Ukrainian state concern "Ukroboronprom" made a powerful announcement on October 17, disclosing the development of a new weapon:
"The range is 1,000 km, warhead weight is 75 kg. Finishing the development," the statement read.
The announcement also included a photo that seemingly depicted a part of a drone’s fuselage.
Based on this information, Defense Express made an assumption, that this is going to be some kind of a "kamikaze drone" which will become the longest-reaching weapon in the arsenal of the Armed Forces of Ukraine.
If equipped with the systems already made by Ukrainian specialists, for example, the passive radar homing head, similar to the one installed on Israeli IAI Harpy designed for the destruction of enemy radar stations.
Anyway, new details of this Ukrainian development have been revealed by the Ukroboronprom’s project manager Oleh Boldyriev, also known as Martin Brest. And the information he shared at the interview to the 5th Channel raised even more questions, conceptual ones, to say the least.
First of all, he stated that this aerial system is of the UAV type. The range of 1,000 km is a specification that was only "calculated" at this point, and the actual figure in the outcome "will depend on fuel capacity, on the chosen engine, et cetera". This means that the final configuration of the unmanned system is yet to be determined.
Simply put, the developers are still deciding on which engine to choose, how capacious the fuel tank should be, and this will directly affect the takeoff weight of the vehicle. Therefore, in a similar way, the warhead weight was "calculated", which turned out to actually be the "payload capacity", now this characteristic is estimated at 70 to 75 kg.
However, the primary issue is the concept of this UAV because it is designed as a "multifunctional platform", according to the Ukroboronprom’s representative. So the role of this unmanned technology will depend on the payload: whether it will be a one-way loitering munition or provide reconnaissance, or even deliver explosives as an attack drone.
Considering that it is not a full-fledged UAV, it will not have a communication system or send back video signal, it all is taken off, and we get about 75 kilograms of a warhead. We put the so-called 'head' inside. I mean, the video camera, a communication system and so the explosive payload reduces to around 50 kg. It is a multi-role platform. We can make it a kamikaze drone, we really can. It can be re-equipped with various devices and electronics, or just play the role of a kamikaze guided by GPS coordinates," said the concern’s project manager.
In this regard, we should note that there is an astronomical difference between a "flying bomb" that simply crashes into a stationary target guided by internal GPS navigation and a reconnaissance-and-strike UAV.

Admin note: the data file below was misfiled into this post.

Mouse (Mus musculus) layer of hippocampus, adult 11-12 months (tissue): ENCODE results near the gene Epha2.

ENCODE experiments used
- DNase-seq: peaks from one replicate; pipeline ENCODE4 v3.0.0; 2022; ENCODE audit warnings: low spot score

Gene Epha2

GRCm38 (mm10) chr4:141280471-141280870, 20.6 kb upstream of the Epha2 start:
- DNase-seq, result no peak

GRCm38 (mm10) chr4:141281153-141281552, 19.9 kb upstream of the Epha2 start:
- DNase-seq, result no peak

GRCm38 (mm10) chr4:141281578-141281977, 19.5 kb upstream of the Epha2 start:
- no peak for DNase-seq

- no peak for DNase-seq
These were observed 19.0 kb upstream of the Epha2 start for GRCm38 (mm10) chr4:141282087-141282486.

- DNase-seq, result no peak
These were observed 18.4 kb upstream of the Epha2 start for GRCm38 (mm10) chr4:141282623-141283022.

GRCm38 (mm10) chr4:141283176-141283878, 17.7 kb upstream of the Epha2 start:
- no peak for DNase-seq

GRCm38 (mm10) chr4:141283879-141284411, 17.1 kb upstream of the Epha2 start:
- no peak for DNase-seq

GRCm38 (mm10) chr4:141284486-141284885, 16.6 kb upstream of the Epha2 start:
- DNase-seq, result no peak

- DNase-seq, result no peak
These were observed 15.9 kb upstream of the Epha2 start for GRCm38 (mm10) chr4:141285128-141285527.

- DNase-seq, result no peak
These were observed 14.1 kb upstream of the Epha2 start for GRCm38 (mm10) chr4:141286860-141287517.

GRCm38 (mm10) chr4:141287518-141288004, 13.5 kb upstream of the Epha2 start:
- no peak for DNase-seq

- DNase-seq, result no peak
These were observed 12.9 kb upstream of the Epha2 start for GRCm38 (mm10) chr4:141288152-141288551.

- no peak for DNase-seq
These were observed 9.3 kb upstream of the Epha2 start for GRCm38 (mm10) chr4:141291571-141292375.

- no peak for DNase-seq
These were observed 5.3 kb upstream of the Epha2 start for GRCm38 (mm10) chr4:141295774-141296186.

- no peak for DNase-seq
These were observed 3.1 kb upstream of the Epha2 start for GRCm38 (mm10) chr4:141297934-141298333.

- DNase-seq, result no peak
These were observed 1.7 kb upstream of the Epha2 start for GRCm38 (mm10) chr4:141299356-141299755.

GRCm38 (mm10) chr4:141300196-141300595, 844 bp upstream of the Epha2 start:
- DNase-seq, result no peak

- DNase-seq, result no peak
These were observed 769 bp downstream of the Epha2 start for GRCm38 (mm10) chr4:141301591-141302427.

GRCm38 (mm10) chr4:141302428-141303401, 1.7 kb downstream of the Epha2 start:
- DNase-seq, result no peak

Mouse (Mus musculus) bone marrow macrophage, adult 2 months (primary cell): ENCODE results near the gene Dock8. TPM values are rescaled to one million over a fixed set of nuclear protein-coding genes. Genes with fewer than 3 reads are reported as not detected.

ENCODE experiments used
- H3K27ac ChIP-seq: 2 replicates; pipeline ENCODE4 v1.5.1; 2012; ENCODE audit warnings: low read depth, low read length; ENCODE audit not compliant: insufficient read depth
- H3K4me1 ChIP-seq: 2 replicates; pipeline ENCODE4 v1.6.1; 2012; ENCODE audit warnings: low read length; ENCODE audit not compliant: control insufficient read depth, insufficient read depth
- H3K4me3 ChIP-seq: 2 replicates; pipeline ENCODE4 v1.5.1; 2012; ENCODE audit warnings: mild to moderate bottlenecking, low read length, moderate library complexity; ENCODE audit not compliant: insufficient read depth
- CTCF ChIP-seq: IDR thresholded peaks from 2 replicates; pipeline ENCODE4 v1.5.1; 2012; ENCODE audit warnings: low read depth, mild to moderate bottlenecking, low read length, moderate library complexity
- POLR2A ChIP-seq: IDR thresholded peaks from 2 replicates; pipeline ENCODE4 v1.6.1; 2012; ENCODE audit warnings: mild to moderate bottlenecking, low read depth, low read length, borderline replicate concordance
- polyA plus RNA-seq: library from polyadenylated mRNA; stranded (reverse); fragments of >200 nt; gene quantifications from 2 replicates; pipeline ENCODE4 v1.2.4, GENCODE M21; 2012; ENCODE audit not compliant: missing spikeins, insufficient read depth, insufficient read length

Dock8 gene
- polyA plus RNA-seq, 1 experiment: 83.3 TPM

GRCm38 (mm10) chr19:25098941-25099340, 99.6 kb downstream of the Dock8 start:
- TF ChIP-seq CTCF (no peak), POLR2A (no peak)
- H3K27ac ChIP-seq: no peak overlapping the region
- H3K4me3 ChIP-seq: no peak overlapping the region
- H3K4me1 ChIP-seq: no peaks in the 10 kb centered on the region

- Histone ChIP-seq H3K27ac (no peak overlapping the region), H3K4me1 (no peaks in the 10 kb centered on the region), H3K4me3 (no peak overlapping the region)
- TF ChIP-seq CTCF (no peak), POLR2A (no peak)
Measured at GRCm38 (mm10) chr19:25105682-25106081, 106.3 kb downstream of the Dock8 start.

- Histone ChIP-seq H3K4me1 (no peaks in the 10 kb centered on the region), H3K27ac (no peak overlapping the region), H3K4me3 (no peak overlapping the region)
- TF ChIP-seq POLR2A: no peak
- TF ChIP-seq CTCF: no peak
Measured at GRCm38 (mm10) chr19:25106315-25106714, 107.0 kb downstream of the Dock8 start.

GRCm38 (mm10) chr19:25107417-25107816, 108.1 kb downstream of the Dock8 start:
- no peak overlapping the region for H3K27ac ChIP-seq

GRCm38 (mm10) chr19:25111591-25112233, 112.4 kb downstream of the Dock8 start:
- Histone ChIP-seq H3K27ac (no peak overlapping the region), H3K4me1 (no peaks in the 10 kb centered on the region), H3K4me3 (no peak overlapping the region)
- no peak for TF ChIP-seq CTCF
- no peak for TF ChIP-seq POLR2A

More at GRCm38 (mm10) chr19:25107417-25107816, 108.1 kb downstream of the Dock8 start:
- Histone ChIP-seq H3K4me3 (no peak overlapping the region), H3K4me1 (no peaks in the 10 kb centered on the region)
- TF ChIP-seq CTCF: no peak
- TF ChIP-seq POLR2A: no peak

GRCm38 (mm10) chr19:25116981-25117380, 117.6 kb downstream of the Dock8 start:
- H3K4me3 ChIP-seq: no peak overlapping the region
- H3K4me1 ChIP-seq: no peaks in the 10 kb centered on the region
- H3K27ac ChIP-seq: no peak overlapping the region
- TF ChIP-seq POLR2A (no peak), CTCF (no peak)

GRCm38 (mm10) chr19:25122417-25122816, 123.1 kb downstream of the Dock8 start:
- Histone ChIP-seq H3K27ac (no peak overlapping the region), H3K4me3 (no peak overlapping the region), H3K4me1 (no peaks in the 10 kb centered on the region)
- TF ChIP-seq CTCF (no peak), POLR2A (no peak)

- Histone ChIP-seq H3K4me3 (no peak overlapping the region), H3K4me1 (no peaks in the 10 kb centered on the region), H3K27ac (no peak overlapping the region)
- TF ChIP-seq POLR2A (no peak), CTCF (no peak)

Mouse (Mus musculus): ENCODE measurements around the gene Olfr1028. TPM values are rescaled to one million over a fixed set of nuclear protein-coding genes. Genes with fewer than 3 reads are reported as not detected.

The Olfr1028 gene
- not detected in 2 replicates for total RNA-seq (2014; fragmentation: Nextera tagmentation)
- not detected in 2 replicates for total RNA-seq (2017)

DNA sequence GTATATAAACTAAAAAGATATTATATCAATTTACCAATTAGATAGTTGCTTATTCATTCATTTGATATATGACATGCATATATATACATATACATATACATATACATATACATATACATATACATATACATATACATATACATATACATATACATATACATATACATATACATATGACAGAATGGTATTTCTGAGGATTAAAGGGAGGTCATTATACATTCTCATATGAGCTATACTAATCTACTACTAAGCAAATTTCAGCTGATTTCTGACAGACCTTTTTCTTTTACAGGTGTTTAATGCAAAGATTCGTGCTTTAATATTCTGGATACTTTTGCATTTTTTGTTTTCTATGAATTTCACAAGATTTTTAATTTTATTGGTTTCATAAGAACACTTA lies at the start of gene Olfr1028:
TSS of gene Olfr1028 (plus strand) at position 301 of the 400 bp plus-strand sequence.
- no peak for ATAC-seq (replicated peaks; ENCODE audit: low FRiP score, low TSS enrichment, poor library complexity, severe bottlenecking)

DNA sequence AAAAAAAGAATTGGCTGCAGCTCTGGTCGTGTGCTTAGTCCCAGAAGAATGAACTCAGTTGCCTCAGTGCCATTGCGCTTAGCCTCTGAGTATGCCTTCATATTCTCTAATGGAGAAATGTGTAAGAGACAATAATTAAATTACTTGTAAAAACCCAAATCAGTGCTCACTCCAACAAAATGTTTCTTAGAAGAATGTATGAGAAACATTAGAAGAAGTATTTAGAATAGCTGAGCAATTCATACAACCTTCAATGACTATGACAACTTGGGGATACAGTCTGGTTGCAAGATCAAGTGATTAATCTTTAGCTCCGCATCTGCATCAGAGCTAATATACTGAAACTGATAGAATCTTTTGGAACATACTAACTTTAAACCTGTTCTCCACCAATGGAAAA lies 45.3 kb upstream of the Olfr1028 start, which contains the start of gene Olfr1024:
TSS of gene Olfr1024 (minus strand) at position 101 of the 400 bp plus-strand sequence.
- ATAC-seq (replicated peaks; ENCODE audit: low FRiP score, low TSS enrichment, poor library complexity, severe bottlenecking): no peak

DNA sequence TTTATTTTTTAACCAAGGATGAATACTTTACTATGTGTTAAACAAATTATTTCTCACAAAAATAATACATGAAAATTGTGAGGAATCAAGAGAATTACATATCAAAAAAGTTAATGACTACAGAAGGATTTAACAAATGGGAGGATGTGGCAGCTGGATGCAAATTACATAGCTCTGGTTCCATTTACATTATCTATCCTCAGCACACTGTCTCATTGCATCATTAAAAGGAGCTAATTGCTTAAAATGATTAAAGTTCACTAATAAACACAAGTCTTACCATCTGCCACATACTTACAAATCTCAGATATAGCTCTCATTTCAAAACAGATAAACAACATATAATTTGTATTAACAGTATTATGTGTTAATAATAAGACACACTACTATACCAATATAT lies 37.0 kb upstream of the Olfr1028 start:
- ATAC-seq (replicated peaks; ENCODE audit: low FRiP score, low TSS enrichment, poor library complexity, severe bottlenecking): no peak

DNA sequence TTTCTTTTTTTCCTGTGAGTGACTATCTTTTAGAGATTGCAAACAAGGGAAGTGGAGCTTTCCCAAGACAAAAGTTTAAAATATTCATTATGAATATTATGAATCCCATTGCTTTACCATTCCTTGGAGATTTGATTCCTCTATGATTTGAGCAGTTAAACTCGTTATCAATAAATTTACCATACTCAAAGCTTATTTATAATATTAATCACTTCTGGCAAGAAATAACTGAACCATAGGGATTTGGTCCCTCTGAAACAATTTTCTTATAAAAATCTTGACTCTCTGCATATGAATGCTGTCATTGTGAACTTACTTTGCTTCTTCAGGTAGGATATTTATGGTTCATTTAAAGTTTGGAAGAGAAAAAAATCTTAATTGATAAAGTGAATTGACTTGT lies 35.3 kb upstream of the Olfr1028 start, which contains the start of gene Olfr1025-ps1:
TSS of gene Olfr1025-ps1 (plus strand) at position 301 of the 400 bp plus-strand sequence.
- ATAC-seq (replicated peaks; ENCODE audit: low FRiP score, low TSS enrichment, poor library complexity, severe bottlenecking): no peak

The former needs to be made of as cheap components as possible, with an extremely simplified design. For instance, it is not designed for landing and multiple use in general. The task of a kamikaze drone is to make a single-in-a-lifetime sortie and hit the target. All of its components are made in accordance with this mission and guarantee the drone’s functioning only for its relatively short "life". This is how the production cost significantly diminishes.
Unlike a loitering munition, a reconnaissance or furthermore recon-and-strike drone has to meet requirements for a longer "lifespan". Its entire design provides for hundreds of takeoffs and landings, thousands of hours in the air, all its onboard systems guarantee operational reliability while taking into account such regular and long-lasting strain on them.
Nobody in the entire world creates, let’s say, a Bayraktar TB2 with 150 kg of payload to play the role of a loitering munition with 150 kilos of explosive because these are two diametrically opposed concepts and hence two different goals for development: either a piece of "military equipment" or a "loitering munition".
It’s impossible to assume that specialists at Ukroboronprom don’t know these basic weapon design principles. Therefore, most likely, the development of this UAV has begun long before the russian attacks with the iranian-made Shahed-136. The initial concept was to make a scout drone or a recon-and-attack drone, while the thesis about creating a kamikaze drone appeared somewhere in the middle of the process and serve only for making this product more appealing to the audience.
If so, here’s the question: why create a new glider when there’s already a "Horlytsia" UAV, presented to the public five years ago, on November 8, 2017? It has an operational range of around 1,000 km, just as needed. Back then, the issue was not the aircraft itself, but the control station of this system.
Especially, since there was already information in 2018 about the start of the "Horlytsia-2" project, which aimed to increase the drone’s payload up to 65 kg.
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